Showing posts from March, 2010

Is it scientific?

“You can believe this, because this is very scientific.” We often hear similar statements from people or organizations eager to convince us of certain theories or points of view. According to the standards of our materialistic society, whose origins go back to the European Enlightenment, a statement or position is only respectable and deserving of belief if its derivation has been grounded on the scientific method. Because of that, many people who attempt to promote something, be it a product, a technique, or a theory, seek to associate that something to science. As a result, today we are witnesses to a deluge of attempts to hijack science in all sorts of manners: dubious products whose efficacy has been demonstrated by “scientific studies;” self-help or spiritual techniques grounded on supposedly scientific principles; even a re-dressing of positions that were originally purely religious under the clothing of science.

The European enlightenment embodied a reaction to the superstitio…

The primacy of experience

An author who has significantly influenced my thoughts over the past few years is David Chalmers, professional philosopher and author of “The Conscious Mind: In Search of a Fundamental Theory”. Below, I quote a passage from his work that I believe captures the essence of his thinking:

“Despite the power of physical theory, the existence of consciousness does not seem to be derivable from physical laws. […] If the existence of consciousness cannot be derived from physical laws, a theory of physics is not a true theory of everything. So a final theory must contain an additional fundamental component. Toward this end, I propose that conscious experience be considered a fundamental feature, irreducible to anything more basic.”

David Chalmers, in “The Puzzle of Conscious Experience”, Scientific American, December 1995, page 96
Chalmers leaves room for a dualistic view wherein consciousness is separate from a causally-closed material world whose existence is not dependent on conscious obs…

The parallels of Pandeism

I need to start with a disclaimer: this article does not necessarily capture any of my personal beliefs, philosophical or otherwise. It is simply an intellectual exercise in trying to relate radically distinct, but curiously complementary concepts, for the sole sake of intellectual exploration.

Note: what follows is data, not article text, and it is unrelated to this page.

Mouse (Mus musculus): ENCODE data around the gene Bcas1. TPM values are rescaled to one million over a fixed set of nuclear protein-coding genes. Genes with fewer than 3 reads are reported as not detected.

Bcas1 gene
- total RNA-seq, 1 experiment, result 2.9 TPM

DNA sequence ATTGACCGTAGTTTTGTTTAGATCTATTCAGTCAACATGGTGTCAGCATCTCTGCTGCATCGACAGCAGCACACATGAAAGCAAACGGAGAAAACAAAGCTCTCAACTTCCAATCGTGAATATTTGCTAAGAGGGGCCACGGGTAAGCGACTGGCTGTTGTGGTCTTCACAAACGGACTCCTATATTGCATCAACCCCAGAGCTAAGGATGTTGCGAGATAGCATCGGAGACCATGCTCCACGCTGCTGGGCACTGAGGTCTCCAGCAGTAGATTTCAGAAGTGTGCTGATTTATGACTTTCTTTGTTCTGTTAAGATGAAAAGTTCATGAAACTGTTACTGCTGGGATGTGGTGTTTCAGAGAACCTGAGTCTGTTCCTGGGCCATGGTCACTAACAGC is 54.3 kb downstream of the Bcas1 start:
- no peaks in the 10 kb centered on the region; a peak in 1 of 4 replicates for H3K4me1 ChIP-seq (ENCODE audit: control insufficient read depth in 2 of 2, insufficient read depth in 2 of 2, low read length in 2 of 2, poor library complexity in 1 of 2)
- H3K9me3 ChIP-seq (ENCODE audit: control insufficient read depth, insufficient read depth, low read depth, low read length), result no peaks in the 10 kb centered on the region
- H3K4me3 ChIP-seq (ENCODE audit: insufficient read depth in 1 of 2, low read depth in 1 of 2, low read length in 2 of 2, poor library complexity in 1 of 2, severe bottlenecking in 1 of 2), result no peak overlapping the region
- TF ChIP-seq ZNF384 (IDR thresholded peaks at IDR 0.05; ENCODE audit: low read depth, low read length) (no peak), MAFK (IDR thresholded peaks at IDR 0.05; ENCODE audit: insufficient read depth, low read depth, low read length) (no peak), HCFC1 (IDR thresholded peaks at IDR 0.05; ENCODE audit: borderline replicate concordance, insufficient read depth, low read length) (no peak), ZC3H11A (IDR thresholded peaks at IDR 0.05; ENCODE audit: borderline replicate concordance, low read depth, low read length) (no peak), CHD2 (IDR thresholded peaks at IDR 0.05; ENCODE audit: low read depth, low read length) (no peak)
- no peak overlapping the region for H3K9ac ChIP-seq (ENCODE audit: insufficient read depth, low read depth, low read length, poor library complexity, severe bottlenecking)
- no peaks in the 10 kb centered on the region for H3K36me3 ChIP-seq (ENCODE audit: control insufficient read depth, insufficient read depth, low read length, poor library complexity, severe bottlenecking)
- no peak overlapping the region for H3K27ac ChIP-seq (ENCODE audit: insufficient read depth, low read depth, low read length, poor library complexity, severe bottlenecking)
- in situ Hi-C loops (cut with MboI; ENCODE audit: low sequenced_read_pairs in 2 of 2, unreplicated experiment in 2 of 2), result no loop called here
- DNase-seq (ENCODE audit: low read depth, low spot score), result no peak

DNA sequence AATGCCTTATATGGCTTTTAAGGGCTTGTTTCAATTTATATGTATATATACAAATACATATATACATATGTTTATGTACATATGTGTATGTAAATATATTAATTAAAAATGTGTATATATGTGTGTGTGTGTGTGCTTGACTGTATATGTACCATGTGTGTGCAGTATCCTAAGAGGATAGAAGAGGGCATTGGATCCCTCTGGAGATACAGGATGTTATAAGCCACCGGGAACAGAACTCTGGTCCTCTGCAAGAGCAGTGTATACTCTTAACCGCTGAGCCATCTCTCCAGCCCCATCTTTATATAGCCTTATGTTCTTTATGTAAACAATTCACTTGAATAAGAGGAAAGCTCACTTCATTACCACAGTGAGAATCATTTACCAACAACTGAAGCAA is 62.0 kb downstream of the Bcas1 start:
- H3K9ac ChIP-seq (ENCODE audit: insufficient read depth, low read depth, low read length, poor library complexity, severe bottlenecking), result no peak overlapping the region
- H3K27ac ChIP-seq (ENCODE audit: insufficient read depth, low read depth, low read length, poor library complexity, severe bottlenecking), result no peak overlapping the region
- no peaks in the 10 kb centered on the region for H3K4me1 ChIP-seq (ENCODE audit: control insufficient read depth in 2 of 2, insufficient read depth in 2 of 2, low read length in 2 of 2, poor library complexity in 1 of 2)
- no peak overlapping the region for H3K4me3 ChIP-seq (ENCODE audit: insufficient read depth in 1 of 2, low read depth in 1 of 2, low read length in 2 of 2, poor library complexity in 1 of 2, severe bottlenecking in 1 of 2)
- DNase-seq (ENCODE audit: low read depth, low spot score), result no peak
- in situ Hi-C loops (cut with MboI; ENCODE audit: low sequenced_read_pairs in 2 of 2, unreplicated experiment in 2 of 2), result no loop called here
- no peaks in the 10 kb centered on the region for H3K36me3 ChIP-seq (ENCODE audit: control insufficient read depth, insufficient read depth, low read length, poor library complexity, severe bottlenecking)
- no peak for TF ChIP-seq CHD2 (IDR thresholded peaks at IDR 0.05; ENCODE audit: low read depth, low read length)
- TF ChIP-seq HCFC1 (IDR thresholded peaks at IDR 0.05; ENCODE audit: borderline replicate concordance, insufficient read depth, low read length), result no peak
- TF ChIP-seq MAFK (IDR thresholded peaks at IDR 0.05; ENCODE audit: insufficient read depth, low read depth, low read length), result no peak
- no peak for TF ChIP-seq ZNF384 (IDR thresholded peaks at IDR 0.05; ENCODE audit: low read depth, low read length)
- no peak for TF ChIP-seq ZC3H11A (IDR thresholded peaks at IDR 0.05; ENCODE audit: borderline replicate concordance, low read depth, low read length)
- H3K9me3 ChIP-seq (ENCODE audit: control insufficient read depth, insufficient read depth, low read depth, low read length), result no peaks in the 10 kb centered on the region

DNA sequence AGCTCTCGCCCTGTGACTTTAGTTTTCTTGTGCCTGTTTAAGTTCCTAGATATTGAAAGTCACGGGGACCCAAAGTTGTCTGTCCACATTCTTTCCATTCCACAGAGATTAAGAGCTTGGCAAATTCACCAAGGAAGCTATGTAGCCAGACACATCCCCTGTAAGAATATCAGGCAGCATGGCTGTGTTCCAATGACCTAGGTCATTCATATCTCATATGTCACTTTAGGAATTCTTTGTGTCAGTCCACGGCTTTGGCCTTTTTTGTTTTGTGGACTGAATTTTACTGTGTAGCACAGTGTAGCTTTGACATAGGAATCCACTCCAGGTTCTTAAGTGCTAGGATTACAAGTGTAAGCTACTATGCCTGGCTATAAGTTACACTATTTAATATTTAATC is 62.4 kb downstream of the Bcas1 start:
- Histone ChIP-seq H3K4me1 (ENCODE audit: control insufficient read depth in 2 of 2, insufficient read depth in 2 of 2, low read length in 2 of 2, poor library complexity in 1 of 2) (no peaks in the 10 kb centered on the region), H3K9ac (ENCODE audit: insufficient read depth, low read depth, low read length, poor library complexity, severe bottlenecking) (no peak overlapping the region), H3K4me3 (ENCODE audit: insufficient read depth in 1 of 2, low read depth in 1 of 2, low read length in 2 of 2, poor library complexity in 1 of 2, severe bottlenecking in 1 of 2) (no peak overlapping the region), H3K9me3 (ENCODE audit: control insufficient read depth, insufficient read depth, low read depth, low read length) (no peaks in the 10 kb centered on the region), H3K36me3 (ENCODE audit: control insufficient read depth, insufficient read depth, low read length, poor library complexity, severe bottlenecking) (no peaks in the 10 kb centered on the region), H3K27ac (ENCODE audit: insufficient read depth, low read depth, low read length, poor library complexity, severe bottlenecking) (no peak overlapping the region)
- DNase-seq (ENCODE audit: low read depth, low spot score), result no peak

In discussions about strong Artificial Intelligence, a debate often emerges around the “hard problem of consciousness”. As I discuss in my upcoming book, with our scientific understanding of today we can tentatively explain physical phenomena in terms of structure and function. A model encompassing structure and function alone can be envisioned to eventually explain and simulate the full set of external behaviors manifested by a human being, without any need for conscious experience to be involved (the resulting simulation would be a so-called philosophical zombie). However, there is one property of the human mind that seems to escape reduction to structure and function: our ability to experie…

Intellectual furnishings

We live in a culture of easy, readily-available media and entertainment. Our senses are blasted with messages on the streets, on television, and on the Internet, all creating the illusion that we live immersed in a varied and meaningful intellectual environment. However, the intellectual content we are usually exposed to is culture-bound, unbalanced, low-grade, and remarkably shallow in its pill format, targeted for easy consumption without even modest mental effort or critical thought. As a result, we live in an environment extremely conducive to intellectual numbness.

The constant exposure to external stimuli distracts us from having a good and frank look at the intellectual furnishings of our inner minds. Even when we wisely use our freedom and time to deepen our knowledge of certain subjects, the competitive pressures of our society often push us towards utilitarian subjects that help us further our careers or solve some specific problem, but which do not nurture our thoughts on …